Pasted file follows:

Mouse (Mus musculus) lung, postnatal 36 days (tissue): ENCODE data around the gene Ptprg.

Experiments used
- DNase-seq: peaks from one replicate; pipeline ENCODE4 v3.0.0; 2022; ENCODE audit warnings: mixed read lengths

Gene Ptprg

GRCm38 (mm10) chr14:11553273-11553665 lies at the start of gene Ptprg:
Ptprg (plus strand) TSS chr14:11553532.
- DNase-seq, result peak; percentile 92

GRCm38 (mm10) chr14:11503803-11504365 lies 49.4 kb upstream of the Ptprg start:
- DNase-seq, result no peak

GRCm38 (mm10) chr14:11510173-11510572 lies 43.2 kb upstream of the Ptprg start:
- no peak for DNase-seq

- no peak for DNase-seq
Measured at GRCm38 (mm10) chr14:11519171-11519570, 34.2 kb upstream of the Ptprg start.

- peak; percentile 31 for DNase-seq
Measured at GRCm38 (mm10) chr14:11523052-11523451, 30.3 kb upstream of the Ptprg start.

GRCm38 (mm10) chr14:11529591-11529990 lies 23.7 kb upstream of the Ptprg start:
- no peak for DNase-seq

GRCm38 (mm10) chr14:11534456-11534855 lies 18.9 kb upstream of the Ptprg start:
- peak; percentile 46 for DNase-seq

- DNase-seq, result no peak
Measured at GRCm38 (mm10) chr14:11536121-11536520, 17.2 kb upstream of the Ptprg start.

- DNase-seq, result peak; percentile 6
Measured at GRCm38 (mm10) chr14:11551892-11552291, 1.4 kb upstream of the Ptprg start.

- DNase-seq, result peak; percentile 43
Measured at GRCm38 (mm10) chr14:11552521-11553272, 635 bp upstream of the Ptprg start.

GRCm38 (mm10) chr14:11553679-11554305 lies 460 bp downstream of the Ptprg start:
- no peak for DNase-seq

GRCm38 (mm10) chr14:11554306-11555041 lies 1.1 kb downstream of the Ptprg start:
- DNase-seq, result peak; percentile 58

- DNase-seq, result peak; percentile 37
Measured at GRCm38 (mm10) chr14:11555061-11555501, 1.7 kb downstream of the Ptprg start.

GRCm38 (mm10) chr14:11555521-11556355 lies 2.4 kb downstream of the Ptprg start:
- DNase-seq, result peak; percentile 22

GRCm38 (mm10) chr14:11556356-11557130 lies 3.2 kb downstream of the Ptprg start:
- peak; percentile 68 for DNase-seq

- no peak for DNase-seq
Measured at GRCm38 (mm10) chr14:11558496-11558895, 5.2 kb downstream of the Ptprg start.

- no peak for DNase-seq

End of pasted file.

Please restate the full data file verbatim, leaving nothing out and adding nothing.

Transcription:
Mouse (Mus musculus) lung, postnatal 36 days (tissue): ENCODE data around the gene Ptprg.

Experiments used
- DNase-seq: peaks from one replicate; pipeline ENCODE4 v3.0.0; 2022; ENCODE audit warnings: mixed read lengths

Gene Ptprg

GRCm38 (mm10) chr14:11553273-11553665 lies at the start of gene Ptprg:
Ptprg (plus strand) TSS chr14:11553532.
- DNase-seq, result peak; percentile 92

GRCm38 (mm10) chr14:11503803-11504365 lies 49.4 kb upstream of the Ptprg start:
- DNase-seq, result no peak

GRCm38 (mm10) chr14:11510173-11510572 lies 43.2 kb upstream of the Ptprg start:
- no peak for DNase-seq

- no peak for DNase-seq
Measured at GRCm38 (mm10) chr14:11519171-11519570, 34.2 kb upstream of the Ptprg start.

- peak; percentile 31 for DNase-seq
Measured at GRCm38 (mm10) chr14:11523052-11523451, 30.3 kb upstream of the Ptprg start.

GRCm38 (mm10) chr14:11529591-11529990 lies 23.7 kb upstream of the Ptprg start:
- no peak for DNase-seq

GRCm38 (mm10) chr14:11534456-11534855 lies 18.9 kb upstream of the Ptprg start:
- peak; percentile 46 for DNase-seq

- DNase-seq, result no peak
Measured at GRCm38 (mm10) chr14:11536121-11536520, 17.2 kb upstream of the Ptprg start.

- DNase-seq, result peak; percentile 6
Measured at GRCm38 (mm10) chr14:11551892-11552291, 1.4 kb upstream of the Ptprg start.

- DNase-seq, result peak; percentile 43
Measured at GRCm38 (mm10) chr14:11552521-11553272, 635 bp upstream of the Ptprg start.

GRCm38 (mm10) chr14:11553679-11554305 lies 460 bp downstream of the Ptprg start:
- no peak for DNase-seq

GRCm38 (mm10) chr14:11554306-11555041 lies 1.1 kb downstream of the Ptprg start:
- DNase-seq, result peak; percentile 58

- DNase-seq, result peak; percentile 37
Measured at GRCm38 (mm10) chr14:11555061-11555501, 1.7 kb downstream of the Ptprg start.

GRCm38 (mm10) chr14:11555521-11556355 lies 2.4 kb downstream of the Ptprg start:
- DNase-seq, result peak; percentile 22

GRCm38 (mm10) chr14:11556356-11557130 lies 3.2 kb downstream of the Ptprg start:
- peak; percentile 68 for DNase-seq

- no peak for DNase-seq
Measured at GRCm38 (mm10) chr14:11558496-11558895, 5.2 kb downstream of the Ptprg start.

- no peak for DNase-seq